Mother before she became a grandmother the first time. This is the
portrait chosen for the obituary.)
~ ~ ~ ~ ~ ~ ~
Lena Carroll (1918 - 2010)
Lena May Joslin Carroll passed away peacefully at an Oklahoma City, Okla., hospital, Wednesday, March 3, 2010.
Funeral: 3 p.m. Saturday, March 13, at Bluebonnet Hills,
where she will be interred beside her beloved husband. Visitation: 5 to 8
Lena May was born May 7, 1918, in Pineville, Mo., to James
Arthur and Carrie Edith Bullard Joslin and lived an extraordinary life.
She was a poet, rockhound and lapidarist, coin and stamp collector,
Sunday school teacher, leader of a number of benevolent organizations,
gardener, artist, sculptress and essayist. She served her country as a
journeyman electrician in the shipyards of Oregon during World War II.
She was a member of the First Baptist Church of Monahans, and later the
First Baptist Church of Guthrie, Okla., and was a 50-year member of both
the O.E.S. and S.O.O.B.
She was preceded in death by her husband of 62 years, John
Edward Carroll; her daughters, Noralee Edith Crowson and Jacquelyn
Earlene MacGibbon; four grandchildren; a great-grandchild; and her
brother, Jack Oakley Joslin.
Survivors: Her brother, Rex Edward Joslin; sister, Linnie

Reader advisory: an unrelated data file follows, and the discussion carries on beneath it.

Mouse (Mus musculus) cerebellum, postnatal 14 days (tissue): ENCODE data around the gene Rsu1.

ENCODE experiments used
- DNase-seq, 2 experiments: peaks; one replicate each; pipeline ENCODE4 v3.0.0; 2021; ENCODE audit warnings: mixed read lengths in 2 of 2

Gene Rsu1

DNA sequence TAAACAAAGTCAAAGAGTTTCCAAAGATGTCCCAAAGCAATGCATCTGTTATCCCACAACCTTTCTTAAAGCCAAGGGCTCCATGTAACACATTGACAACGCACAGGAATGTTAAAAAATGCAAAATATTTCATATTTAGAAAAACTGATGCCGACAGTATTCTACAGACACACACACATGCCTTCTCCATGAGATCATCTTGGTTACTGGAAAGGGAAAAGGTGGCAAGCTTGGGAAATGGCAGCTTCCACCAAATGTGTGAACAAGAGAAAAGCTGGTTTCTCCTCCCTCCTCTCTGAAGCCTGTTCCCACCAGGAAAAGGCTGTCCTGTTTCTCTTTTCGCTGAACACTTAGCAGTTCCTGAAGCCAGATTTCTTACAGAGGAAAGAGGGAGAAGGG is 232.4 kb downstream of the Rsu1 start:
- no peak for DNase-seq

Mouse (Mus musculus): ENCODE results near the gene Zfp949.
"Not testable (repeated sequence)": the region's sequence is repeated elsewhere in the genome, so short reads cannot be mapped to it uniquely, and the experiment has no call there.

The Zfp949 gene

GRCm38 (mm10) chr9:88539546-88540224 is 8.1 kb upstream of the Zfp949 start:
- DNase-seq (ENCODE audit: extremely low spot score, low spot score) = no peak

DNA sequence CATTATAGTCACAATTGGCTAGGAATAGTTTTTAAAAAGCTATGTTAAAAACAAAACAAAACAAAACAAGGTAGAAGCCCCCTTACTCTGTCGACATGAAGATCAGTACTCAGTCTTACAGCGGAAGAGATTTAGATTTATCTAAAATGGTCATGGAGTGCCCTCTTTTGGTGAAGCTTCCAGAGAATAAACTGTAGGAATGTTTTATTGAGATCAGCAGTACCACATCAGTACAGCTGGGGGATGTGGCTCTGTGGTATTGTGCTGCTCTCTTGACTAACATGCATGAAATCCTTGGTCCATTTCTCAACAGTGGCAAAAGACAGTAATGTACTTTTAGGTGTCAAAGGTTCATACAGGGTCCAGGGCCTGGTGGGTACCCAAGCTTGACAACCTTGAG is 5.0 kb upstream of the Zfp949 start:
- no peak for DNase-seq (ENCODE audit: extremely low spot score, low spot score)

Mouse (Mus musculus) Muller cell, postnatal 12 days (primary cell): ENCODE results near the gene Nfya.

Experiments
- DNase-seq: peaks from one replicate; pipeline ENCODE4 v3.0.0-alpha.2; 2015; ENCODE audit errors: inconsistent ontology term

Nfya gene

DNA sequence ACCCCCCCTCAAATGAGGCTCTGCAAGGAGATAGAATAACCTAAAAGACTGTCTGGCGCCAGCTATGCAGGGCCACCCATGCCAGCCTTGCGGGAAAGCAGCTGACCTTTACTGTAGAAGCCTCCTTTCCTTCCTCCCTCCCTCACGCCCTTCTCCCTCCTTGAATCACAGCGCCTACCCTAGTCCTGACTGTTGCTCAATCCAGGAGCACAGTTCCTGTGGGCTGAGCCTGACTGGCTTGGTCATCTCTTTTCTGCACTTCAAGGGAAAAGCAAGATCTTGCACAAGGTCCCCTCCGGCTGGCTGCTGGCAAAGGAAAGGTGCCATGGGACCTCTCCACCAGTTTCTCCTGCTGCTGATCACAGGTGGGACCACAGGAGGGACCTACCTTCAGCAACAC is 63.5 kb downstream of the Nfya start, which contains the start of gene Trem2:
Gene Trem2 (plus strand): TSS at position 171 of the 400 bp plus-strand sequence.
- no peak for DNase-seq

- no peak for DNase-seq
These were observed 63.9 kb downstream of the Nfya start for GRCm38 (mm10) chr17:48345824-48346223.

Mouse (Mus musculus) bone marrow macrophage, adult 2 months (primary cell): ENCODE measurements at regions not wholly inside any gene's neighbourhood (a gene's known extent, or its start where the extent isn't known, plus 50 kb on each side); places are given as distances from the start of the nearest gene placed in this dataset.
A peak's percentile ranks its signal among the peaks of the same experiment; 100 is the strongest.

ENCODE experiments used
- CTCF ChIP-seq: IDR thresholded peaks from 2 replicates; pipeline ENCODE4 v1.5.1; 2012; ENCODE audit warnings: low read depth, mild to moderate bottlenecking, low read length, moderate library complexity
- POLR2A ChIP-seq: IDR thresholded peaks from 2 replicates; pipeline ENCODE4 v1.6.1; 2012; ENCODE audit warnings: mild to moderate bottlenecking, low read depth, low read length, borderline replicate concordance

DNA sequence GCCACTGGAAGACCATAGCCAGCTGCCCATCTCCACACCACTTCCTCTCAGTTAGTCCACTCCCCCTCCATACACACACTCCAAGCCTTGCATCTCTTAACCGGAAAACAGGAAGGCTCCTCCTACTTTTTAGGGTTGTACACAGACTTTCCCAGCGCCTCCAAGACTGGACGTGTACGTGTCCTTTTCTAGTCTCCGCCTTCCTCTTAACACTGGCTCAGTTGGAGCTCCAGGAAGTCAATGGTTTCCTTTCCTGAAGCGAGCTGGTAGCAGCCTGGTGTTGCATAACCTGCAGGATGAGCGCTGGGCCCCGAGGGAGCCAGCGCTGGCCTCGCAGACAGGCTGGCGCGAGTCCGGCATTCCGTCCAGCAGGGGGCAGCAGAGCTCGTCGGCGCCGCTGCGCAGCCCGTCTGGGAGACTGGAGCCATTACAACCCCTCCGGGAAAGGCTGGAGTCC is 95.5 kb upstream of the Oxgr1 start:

Jane Burks; daughters, Mary Elizabeth Adair and Melinda Ellen Cohenour;
eight grandchildren; 22 great-grandchildren; 13
great-great-grandchildren; numerous nieces and nephews; and many beloved
No amount of narrative could possibly convey the many
facets of my mother. She was a force to be reckoned with, both strong
and tender, firm in her faith, giving and loving in her humanity,
fascinated by knowledge and dedicated to learning, a brilliant mind and a
compassionate and benevolent person who never seemed to tire of the
pursuit of beauty in nature. Her memory brings forth tender regard from
all her many descendants. Instead, your author offers some photographs
that help to portray her personality.
The month of February is most noted for Valentine’s
Day, the usual commemoration of devoted love. MomMay and DaddyJack
became engaged on Valentine’s Day in 1934 and were married 10 June of
that year. Their love was an everlasting love, they shared 62 years of
marriage before DaddyJack’s passing in July of 1996. Even though Mother
lost memories of so many other people and events, she never lost the
memory of her lifetime love. She was blessed in many ways by the effects
of Alzheimers, for she was always cheerfully “…just expecting Daddy to
come home any time now.”
May Joslin's engagement portrait - taken after becoming engaged
Valentine's Day 1934 and before her marriage 10 June of that year.
River Lady. A young and vibrant Lena May, a newlywed
of 16, DaddyJack took her photo as she waded the waters of the Pecos
River. Summer of 1934.
Mom thru Van Window as she left with her two oldest daughters and their daughters for a trip to Canada in 2001.
In 2006, Mother traveled with me to a job assignment in Sarasota, FL.
Hurricane Wanda forced our evacuation from Sarasota to Orlando. Then
Wanda became fickle and hit Orlando instead. This photo was taken on our
return trip. Wanda's flood waters are evident in the background.
On the weekend of 7 May 2007, Mother shared her birthday at our home in Phoenix, with her first-born, Mary who was born the morning after Mother was 17.
An exuberant Mother amongst the bougainvillea and oleander in our backyard in Phoenix in 2008.